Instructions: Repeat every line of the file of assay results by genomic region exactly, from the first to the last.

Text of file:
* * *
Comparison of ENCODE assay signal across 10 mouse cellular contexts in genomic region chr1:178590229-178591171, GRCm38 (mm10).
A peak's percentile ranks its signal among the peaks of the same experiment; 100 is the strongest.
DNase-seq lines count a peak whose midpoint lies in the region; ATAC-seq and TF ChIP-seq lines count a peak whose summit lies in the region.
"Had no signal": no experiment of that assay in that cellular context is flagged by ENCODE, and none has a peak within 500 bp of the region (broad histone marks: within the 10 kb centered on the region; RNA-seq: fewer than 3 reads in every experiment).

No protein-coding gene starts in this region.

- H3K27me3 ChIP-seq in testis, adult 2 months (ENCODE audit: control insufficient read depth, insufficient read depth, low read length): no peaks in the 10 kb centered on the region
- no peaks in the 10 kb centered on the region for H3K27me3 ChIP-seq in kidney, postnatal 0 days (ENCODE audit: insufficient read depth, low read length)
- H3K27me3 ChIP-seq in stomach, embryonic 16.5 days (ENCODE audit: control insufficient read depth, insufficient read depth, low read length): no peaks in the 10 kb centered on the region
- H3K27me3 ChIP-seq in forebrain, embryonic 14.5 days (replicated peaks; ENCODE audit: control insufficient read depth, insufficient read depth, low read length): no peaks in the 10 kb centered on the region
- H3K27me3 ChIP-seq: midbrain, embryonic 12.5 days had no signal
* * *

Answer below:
Comparison of ENCODE assay signal across 10 mouse cellular contexts in genomic region chr1:178590229-178591171, GRCm38 (mm10).
A peak's percentile ranks its signal among the peaks of the same experiment; 100 is the strongest.
DNase-seq lines count a peak whose midpoint lies in the region; ATAC-seq and TF ChIP-seq lines count a peak whose summit lies in the region.
"Had no signal": no experiment of that assay in that cellular context is flagged by ENCODE, and none has a peak within 500 bp of the region (broad histone marks: within the 10 kb centered on the region; RNA-seq: fewer than 3 reads in every experiment).

No protein-coding gene starts in this region.

- H3K27me3 ChIP-seq in testis, adult 2 months (ENCODE audit: control insufficient read depth, insufficient read depth, low read length): no peaks in the 10 kb centered on the region
- no peaks in the 10 kb centered on the region for H3K27me3 ChIP-seq in kidney, postnatal 0 days (ENCODE audit: insufficient read depth, low read length)
- H3K27me3 ChIP-seq in stomach, embryonic 16.5 days (ENCODE audit: control insufficient read depth, insufficient read depth, low read length): no peaks in the 10 kb centered on the region
- H3K27me3 ChIP-seq in forebrain, embryonic 14.5 days (replicated peaks; ENCODE audit: control insufficient read depth, insufficient read depth, low read length): no peaks in the 10 kb centered on the region
- H3K27me3 ChIP-seq: midbrain, embryonic 12.5 days had no signal